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Naloxone: A Lifesaving Antidote in the Epidemic of Opioid Substance

Monday, May 16, 2016   (0 Comments)
Posted by: Elizabeth Maynard
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Jennifer Nguyen, PharmD Candidate 2017
Jasica Truong, PharmD Candidate 2018

Jennifer Andres, PharmD, BCPS
Temple University School of Pharmacy


Opioid substance abuse has evolved into an epidemic and public health issue in the United States. More people have died from opioid overdose in 2014 than any previous year recorded. In 2014, over 47,000 deaths occurred from drug overdose in the US, 61% of which are opioid and heroin related.1 The leading cause of accidental death in Pennsylvania is now opioid and heroin overdose, surpassing motor vehicle accidents.2 This is due to the increased amount of opioid prescriptions written, expansion of opioid indications, and marketing by pharmaceutical companies. For example, 207 million prescriptions were written for opioids in 2013 compared to only 76 million prescriptions written in 1999.3 From the doctor’s office, to the pharmacy and to the streets, there are enough opioid painkiller prescriptions written for every American adult to have one bottle of pills.4 Without action, opioid substance abuse will continue to grow at the stake of millions of lives.

Naloxone is an FDA approved, lifesaving antidote which reverses fatal respiratory depression caused by opioid overdose. In Pennsylvania, naloxone is permitted to be purchased by anyone to allow for immediate assistance if an overdose occurs. Information for self-training and instructional materials on using naloxone properly is publicly available online.5 As a pure opioid antagonist, Naloxone competes for and displaces opioids from opioid receptor sites, including the mu, kappa, and sigma located in the CNS. It displays no opioid agonistic effects in the body. Naloxone is indicated for suspected or known acute opioid overdose by completely or partially reversing opioid depression effects such as respiratory depression, sedation, and hypotension, induced by natural and synthetic opioids and certain mixed agonist-antagonist analgesics.6 Refer to Table 1 for information regarding the availability of naloxone products.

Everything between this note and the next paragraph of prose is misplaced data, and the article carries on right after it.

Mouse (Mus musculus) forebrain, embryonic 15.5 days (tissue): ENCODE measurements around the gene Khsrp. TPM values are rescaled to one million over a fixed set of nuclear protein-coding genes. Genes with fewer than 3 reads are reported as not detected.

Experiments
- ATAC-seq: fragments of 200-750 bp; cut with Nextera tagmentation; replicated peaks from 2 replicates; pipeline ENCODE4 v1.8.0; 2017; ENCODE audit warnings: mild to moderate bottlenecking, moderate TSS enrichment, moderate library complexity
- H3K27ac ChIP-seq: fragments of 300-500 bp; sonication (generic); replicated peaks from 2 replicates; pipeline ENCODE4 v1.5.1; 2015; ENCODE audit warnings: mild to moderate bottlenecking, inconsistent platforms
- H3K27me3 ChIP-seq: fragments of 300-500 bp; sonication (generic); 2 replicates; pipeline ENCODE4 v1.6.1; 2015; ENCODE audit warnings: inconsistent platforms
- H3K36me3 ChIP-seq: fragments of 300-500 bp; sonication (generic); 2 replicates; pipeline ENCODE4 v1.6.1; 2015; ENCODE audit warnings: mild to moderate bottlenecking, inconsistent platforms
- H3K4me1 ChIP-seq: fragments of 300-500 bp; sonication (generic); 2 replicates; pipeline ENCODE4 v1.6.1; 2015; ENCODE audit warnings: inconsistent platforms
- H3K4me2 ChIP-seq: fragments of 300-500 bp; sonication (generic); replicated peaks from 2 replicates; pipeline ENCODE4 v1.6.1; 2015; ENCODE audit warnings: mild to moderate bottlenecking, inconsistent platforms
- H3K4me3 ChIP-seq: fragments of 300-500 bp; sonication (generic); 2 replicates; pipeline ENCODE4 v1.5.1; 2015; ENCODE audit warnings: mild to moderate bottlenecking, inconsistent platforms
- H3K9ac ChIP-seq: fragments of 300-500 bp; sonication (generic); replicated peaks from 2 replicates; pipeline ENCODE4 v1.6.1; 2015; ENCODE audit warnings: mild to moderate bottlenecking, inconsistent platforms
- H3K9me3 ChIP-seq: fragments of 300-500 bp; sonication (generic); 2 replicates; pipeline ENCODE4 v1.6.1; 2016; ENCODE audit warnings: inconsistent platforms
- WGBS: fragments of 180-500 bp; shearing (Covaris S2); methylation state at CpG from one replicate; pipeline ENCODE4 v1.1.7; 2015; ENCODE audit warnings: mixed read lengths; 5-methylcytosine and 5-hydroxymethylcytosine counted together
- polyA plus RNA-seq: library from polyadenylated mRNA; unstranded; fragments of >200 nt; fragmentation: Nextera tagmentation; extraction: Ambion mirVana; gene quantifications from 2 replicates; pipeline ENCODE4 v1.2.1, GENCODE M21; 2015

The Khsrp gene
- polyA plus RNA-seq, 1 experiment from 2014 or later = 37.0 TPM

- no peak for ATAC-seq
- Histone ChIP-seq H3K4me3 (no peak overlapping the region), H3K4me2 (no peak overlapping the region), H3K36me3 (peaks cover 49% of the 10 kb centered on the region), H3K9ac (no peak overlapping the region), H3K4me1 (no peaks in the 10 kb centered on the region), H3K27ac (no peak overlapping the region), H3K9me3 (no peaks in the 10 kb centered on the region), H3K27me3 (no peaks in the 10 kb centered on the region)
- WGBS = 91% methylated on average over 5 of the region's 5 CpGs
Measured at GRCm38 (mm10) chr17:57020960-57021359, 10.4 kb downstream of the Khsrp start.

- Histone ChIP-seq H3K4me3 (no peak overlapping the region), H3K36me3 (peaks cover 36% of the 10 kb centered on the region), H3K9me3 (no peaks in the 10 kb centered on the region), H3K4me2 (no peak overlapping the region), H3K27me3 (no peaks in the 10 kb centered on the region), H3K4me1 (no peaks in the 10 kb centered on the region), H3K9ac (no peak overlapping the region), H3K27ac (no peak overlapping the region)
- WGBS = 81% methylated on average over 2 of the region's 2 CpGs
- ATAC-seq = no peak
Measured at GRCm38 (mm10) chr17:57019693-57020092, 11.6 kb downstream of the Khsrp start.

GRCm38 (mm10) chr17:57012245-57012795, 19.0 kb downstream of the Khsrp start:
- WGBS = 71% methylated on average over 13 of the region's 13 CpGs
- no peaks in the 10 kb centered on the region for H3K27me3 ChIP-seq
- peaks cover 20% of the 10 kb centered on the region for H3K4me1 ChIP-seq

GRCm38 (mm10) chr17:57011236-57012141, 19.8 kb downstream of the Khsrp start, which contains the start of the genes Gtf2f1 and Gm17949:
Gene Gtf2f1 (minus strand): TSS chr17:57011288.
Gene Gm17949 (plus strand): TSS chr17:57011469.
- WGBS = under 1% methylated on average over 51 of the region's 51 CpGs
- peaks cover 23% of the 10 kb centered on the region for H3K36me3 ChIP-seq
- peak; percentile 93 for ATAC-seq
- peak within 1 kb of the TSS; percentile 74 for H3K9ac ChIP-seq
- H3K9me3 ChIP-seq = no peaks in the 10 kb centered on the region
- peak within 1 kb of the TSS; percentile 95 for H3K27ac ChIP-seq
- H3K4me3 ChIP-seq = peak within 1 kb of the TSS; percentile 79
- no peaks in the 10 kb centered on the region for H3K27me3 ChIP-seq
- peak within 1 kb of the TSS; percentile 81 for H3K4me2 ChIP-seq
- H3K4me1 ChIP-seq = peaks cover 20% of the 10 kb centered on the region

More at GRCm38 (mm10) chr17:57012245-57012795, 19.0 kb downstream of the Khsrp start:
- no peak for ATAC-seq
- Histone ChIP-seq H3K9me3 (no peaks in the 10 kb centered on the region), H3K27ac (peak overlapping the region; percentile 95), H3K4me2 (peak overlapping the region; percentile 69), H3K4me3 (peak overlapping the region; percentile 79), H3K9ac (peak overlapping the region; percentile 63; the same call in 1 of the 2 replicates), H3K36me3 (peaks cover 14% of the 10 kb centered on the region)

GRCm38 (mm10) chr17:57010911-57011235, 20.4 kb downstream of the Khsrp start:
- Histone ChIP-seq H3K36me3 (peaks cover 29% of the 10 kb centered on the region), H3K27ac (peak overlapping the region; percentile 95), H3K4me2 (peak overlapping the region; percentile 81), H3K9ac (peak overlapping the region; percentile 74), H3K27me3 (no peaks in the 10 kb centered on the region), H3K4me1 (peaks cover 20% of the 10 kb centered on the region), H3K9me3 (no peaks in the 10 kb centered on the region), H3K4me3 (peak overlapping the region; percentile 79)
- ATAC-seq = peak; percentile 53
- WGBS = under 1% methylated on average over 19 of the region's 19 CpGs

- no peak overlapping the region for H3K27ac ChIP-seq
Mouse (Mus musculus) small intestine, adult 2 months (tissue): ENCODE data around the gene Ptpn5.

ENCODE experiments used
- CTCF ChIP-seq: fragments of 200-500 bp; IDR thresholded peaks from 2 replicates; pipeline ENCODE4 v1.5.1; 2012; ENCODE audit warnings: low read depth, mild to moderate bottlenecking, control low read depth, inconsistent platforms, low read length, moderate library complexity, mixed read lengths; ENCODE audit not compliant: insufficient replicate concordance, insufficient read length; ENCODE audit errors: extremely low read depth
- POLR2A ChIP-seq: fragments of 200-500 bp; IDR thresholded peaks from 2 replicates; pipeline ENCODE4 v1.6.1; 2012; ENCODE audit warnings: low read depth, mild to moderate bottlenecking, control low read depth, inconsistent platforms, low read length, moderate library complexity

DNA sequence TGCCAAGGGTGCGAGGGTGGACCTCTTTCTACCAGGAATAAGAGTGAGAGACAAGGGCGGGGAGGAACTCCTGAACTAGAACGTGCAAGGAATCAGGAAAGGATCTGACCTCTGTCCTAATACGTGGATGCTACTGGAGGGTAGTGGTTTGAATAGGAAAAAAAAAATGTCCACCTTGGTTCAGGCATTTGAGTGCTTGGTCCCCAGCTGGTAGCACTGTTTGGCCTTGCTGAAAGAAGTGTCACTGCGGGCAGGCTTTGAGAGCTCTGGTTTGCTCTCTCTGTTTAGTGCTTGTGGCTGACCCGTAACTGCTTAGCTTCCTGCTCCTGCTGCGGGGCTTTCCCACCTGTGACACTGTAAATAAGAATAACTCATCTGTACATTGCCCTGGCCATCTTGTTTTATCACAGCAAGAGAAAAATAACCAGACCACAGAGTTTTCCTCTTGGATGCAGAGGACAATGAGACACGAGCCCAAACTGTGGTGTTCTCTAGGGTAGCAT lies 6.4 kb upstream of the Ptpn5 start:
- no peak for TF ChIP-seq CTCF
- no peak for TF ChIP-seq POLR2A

The duration of action of naloxone may be shorter than some opiates, requiring repeated doses of administration highlighted in Table 1.6,7,8,9 No data has shown tolerance or physical/psychological dependence to naloxone. However, individuals with physical dependence to opioids may have acute withdrawal symptoms within minutes of naloxone administration. These withdrawal symptoms include non-life-threatening symptoms of anxiety, piloerection, rhinorrhea, nausea, vomiting or diarrhea.  Symptoms typically subside in about 2 hours. Individuals who have overdosed on partial agonists or mixed agonist/antagonists often require higher doses of naloxone due to the slower rate of binding and dissociation from opioid receptor. Precautions should be taken if using naloxone in individuals who have pre-existing cardiovascular effects, over age 65 or take opioid medications for painful illnesses. Naloxone has not been studied in individuals with renal or hepatic issues. Naloxone can cross the placenta but it is unknown if naloxone is excreted into breast milk.8 Under serious circumstances that may endanger a victim, it is best to weigh the risks versus benefits of administering naloxone.

    Although naloxone brings hope to the future, many individuals and healthcare professionals may be hesitant to using naloxone due to cost and liability.9 Coverage for naloxone varies by state and insurance plan. Coverage is limited for individuals seeking to purchase naloxone outside of a medical setting, such as a pharmacy.10 In Pennsylvania, Evzio® is covered by certain medical assistance plans with prior authorization while generic naloxone is covered without the need of prior authorization.2 Health care professionals are permitted to prescribe and dispense naloxone without liability of giving naloxone to individuals that are believed to be suffering from opioid overdose. In Pennsylvania, the ‘Good Samaritan’ provision of Act 139 encourages those who witness an overdose to call for help and remain with the individual until emergency medical personnel arrives without being held liable for being present, witnessing and reporting an overdose.2,5